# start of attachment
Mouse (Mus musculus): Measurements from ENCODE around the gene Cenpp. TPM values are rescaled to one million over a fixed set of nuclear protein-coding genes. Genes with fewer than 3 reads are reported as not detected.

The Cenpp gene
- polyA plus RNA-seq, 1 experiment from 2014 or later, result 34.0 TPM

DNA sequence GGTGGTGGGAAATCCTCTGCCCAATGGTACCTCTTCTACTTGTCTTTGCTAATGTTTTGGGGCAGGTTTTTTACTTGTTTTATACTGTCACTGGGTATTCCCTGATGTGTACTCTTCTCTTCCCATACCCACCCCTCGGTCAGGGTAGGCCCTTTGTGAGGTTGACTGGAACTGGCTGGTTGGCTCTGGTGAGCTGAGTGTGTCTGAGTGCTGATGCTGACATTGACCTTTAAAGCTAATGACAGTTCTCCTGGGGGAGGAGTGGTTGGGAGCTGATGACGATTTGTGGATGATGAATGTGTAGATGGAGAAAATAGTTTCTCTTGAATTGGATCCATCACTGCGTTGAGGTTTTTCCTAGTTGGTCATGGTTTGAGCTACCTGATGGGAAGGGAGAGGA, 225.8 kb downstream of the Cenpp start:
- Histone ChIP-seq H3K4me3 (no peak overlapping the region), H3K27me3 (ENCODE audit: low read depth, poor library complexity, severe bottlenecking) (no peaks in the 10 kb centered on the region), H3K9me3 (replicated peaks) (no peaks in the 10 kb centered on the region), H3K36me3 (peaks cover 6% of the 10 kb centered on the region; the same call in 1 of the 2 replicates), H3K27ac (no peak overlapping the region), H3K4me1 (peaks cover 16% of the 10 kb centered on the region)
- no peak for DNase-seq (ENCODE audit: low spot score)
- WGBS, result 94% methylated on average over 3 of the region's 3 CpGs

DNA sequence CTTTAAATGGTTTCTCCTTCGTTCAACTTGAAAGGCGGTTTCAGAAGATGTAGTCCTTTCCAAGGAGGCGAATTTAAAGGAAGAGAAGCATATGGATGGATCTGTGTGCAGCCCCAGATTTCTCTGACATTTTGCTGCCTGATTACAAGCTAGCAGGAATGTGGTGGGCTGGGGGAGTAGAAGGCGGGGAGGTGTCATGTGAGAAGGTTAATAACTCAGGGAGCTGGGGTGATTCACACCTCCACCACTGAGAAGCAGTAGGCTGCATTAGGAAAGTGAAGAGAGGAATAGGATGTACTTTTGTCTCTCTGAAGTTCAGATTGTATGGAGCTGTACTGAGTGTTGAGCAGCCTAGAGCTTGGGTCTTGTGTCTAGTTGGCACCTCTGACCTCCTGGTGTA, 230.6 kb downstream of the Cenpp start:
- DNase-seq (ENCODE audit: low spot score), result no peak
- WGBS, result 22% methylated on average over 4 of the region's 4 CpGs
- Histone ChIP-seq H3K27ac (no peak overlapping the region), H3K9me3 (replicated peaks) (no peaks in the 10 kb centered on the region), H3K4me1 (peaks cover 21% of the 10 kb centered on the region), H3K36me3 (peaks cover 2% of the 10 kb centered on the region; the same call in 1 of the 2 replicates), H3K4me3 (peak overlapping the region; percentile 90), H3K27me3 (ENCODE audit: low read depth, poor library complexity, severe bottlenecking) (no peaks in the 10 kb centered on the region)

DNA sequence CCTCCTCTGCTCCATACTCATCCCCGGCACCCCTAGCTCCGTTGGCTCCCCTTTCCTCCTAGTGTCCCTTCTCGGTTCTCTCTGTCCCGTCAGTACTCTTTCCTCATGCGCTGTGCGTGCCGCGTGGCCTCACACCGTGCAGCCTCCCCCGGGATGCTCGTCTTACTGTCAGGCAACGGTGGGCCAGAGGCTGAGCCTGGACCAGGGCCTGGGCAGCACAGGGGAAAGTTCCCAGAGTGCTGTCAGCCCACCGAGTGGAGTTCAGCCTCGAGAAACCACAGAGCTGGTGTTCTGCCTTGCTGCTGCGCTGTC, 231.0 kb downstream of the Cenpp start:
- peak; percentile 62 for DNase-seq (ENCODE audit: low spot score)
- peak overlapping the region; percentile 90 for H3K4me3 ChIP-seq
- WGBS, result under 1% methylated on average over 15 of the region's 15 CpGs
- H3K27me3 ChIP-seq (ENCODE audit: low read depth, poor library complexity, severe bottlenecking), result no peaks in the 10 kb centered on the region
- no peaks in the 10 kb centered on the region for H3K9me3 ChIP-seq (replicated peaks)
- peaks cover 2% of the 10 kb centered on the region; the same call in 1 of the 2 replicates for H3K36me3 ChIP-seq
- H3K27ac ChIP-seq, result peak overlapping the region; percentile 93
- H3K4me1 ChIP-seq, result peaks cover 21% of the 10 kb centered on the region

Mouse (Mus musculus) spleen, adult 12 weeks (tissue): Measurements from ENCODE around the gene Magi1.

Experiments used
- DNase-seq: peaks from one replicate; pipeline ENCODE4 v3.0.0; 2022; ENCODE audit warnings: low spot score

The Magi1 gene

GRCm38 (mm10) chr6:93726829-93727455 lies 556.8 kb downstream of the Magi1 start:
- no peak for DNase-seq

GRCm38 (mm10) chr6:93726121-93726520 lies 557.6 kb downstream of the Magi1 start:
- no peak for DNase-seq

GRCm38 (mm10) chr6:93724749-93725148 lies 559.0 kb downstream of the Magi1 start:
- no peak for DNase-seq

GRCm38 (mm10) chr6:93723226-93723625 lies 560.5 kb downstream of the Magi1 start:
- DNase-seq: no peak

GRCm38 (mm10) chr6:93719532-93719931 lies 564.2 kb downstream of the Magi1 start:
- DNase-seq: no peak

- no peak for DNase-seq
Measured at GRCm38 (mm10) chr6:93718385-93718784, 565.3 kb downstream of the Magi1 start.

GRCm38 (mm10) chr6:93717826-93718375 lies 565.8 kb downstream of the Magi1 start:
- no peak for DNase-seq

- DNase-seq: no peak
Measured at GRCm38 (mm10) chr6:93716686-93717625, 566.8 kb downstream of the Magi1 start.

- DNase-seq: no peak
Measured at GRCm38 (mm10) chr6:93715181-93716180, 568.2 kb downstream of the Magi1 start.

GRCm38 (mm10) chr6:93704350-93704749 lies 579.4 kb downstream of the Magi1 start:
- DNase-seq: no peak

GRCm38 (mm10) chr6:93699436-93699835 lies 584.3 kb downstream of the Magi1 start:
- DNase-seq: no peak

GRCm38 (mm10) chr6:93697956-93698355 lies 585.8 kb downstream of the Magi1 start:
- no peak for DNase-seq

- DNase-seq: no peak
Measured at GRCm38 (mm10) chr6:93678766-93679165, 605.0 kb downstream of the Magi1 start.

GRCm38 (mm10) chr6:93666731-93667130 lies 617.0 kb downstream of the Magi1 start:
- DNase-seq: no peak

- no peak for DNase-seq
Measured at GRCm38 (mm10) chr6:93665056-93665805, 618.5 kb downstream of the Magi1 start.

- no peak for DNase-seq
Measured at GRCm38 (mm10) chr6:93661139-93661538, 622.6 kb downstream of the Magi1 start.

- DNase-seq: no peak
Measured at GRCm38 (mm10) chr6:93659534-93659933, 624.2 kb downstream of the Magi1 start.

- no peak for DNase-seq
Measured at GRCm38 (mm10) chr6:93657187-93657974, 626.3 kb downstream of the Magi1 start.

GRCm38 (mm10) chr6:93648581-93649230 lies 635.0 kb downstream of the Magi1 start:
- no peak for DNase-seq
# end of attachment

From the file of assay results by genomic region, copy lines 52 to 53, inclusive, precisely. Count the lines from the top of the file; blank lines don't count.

- DNase-seq: no peak

- no peak for DNase-seq